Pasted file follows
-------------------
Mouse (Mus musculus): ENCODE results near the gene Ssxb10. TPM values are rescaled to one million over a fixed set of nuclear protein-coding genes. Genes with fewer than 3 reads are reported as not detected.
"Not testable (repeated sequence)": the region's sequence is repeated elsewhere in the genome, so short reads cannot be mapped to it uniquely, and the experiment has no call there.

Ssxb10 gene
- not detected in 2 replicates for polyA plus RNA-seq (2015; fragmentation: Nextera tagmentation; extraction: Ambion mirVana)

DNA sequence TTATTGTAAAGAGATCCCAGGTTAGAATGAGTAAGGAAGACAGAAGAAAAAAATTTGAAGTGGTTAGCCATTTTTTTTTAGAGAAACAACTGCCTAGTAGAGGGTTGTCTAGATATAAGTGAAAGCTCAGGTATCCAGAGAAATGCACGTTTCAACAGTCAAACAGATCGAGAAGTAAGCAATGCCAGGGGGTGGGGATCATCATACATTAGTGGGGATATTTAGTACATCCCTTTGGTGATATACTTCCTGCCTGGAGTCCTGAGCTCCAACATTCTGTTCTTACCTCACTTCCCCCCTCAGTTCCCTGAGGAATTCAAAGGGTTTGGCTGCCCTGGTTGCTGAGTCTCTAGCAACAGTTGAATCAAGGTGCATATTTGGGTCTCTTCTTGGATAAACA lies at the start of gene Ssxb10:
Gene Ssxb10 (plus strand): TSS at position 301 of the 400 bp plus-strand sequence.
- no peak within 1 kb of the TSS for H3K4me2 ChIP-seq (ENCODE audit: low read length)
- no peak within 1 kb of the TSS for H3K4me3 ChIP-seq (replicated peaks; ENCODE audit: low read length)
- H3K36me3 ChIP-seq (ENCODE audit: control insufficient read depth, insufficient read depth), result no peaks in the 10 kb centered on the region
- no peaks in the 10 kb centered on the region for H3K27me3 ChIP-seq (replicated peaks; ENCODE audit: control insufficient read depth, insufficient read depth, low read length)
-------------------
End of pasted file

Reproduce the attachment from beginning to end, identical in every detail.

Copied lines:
Mouse (Mus musculus): ENCODE results near the gene Ssxb10. TPM values are rescaled to one million over a fixed set of nuclear protein-coding genes. Genes with fewer than 3 reads are reported as not detected.
"Not testable (repeated sequence)": the region's sequence is repeated elsewhere in the genome, so short reads cannot be mapped to it uniquely, and the experiment has no call there.

Ssxb10 gene
- not detected in 2 replicates for polyA plus RNA-seq (2015; fragmentation: Nextera tagmentation; extraction: Ambion mirVana)

DNA sequence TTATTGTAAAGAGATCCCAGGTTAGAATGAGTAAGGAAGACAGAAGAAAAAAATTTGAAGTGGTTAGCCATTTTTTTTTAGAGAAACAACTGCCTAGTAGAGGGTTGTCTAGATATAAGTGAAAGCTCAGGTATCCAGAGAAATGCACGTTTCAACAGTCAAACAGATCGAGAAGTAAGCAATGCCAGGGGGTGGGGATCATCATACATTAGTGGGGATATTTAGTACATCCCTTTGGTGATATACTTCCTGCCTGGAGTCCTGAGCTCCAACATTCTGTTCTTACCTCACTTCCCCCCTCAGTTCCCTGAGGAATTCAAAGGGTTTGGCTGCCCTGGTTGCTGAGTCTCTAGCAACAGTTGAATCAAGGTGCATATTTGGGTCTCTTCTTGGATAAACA lies at the start of gene Ssxb10:
Gene Ssxb10 (plus strand): TSS at position 301 of the 400 bp plus-strand sequence.
- no peak within 1 kb of the TSS for H3K4me2 ChIP-seq (ENCODE audit: low read length)
- no peak within 1 kb of the TSS for H3K4me3 ChIP-seq (replicated peaks; ENCODE audit: low read length)
- H3K36me3 ChIP-seq (ENCODE audit: control insufficient read depth, insufficient read depth), result no peaks in the 10 kb centered on the region
- no peaks in the 10 kb centered on the region for H3K27me3 ChIP-seq (replicated peaks; ENCODE audit: control insufficient read depth, insufficient read depth, low read length)